Pre-paid ticketed dinners are a win-win. Guests don’t have to worry about the bill looming at the end of the meal, and you’ll know exactly how many seats you need to fill to turn a profit — while avoiding food waste and lost revenue due to no-shows. You can even offer the option of paying for add-ons or alcohol pairings at the time of purchase so that the focus of the meal is the food, not the bill.

3. These diners are lucrative, influential tastemakers that dine out often

Experiential diners tend to be the leaders and influencers in their social circles — 65% say they often plan big group outings among their friends, and 72% say that people often come to them for restaurant recommendations. When they like a particular restaurant or chef, they are strong advocates — over a third (37%) post online reviews directly following a good experience, and nearly two-thirds (62%) have posted food photos on social media in the last three months.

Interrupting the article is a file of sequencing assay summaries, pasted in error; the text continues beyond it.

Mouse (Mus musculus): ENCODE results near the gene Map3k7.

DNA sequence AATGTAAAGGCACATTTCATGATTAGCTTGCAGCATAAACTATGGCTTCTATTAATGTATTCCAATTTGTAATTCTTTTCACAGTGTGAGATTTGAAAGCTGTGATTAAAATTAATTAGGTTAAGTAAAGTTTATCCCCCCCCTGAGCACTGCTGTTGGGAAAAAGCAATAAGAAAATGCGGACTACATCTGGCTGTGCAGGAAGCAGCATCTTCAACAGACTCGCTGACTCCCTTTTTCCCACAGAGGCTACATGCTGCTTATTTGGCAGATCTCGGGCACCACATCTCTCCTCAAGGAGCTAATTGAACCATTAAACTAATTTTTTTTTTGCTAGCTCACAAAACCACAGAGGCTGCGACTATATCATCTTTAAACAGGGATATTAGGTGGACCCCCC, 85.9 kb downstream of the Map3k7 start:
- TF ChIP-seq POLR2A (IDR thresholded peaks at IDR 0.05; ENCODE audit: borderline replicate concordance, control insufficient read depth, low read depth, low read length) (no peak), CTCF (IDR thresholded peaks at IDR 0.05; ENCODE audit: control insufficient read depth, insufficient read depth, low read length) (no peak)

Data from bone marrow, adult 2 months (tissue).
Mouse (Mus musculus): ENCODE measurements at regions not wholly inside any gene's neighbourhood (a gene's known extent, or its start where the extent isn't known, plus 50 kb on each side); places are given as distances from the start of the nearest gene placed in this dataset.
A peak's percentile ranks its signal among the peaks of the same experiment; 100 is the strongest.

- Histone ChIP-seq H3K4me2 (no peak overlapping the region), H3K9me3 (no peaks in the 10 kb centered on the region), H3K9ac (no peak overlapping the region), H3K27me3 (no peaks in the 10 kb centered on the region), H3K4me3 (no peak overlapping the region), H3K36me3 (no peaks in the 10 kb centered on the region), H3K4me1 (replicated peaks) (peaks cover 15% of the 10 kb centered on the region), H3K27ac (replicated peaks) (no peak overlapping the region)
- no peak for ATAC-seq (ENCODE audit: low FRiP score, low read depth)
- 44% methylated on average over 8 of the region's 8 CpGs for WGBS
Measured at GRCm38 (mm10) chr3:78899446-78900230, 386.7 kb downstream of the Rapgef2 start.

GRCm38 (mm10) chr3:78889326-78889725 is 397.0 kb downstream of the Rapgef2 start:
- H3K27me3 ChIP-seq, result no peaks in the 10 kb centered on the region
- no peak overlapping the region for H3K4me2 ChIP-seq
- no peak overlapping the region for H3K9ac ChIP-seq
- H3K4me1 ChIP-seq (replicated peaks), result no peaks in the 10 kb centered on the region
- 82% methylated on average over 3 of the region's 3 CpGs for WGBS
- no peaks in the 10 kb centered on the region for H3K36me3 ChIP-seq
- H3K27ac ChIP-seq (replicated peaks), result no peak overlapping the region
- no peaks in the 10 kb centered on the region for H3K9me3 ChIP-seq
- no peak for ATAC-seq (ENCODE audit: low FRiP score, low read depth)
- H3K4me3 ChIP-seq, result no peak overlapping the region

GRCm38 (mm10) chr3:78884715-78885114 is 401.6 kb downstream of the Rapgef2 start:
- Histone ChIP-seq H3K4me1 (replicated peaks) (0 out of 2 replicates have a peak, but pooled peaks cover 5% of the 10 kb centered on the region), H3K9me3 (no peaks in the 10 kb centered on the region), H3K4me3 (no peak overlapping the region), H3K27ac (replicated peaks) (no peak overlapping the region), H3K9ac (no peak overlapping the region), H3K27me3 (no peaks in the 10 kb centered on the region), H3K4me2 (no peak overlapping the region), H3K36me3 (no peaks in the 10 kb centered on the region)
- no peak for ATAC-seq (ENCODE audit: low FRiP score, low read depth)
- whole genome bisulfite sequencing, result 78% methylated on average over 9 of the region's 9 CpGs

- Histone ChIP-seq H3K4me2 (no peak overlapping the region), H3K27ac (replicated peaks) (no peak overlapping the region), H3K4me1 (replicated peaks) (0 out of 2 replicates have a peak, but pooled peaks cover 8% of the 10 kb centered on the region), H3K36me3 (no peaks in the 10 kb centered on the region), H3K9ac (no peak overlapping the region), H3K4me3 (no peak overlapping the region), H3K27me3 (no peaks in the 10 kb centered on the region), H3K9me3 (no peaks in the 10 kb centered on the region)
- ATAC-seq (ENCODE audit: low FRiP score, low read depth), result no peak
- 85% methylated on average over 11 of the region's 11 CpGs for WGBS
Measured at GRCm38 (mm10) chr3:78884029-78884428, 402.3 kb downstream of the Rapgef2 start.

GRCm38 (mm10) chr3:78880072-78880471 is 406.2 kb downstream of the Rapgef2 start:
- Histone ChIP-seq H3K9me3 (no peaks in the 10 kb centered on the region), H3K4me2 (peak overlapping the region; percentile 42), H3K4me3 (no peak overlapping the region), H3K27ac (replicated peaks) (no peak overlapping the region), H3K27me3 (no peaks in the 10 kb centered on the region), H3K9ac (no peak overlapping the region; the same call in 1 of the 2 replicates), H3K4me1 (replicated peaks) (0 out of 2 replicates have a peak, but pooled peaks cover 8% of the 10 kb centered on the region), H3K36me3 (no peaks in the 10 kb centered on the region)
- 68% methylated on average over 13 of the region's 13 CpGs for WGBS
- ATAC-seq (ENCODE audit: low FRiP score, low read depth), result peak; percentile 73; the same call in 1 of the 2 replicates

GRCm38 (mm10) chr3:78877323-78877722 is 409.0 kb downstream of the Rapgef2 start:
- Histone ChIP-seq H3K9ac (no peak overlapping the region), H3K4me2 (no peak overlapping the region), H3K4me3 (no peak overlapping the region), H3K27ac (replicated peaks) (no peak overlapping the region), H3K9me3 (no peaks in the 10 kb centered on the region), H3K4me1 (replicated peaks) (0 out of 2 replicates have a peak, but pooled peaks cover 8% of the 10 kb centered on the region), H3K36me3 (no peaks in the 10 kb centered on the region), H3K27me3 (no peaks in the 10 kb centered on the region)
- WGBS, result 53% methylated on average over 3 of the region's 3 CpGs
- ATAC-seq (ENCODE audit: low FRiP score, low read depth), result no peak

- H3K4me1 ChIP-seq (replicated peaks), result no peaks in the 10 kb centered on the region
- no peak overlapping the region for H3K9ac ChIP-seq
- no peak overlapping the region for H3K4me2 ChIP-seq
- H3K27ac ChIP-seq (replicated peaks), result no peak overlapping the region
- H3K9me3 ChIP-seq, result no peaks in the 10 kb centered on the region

They skew female, millennial, and affluent. They dine out frequently, with 55% eating out for dinner at least twice a week, and they can’t get enough pop-up events. Nearly half say they attend pop-up events at least four times per year, and 84% say they’ll attend just as many — or more — in the next year.

4. Pop-up events can turn guests into powerful, vocal advocates for chefs and restaurants

Pop-up events activate the social currency of these diners. After having a positive pop-up dining experience, 90% would recommend the restaurant or chef to loved ones, and 87% say they’d return to the restaurant with friends.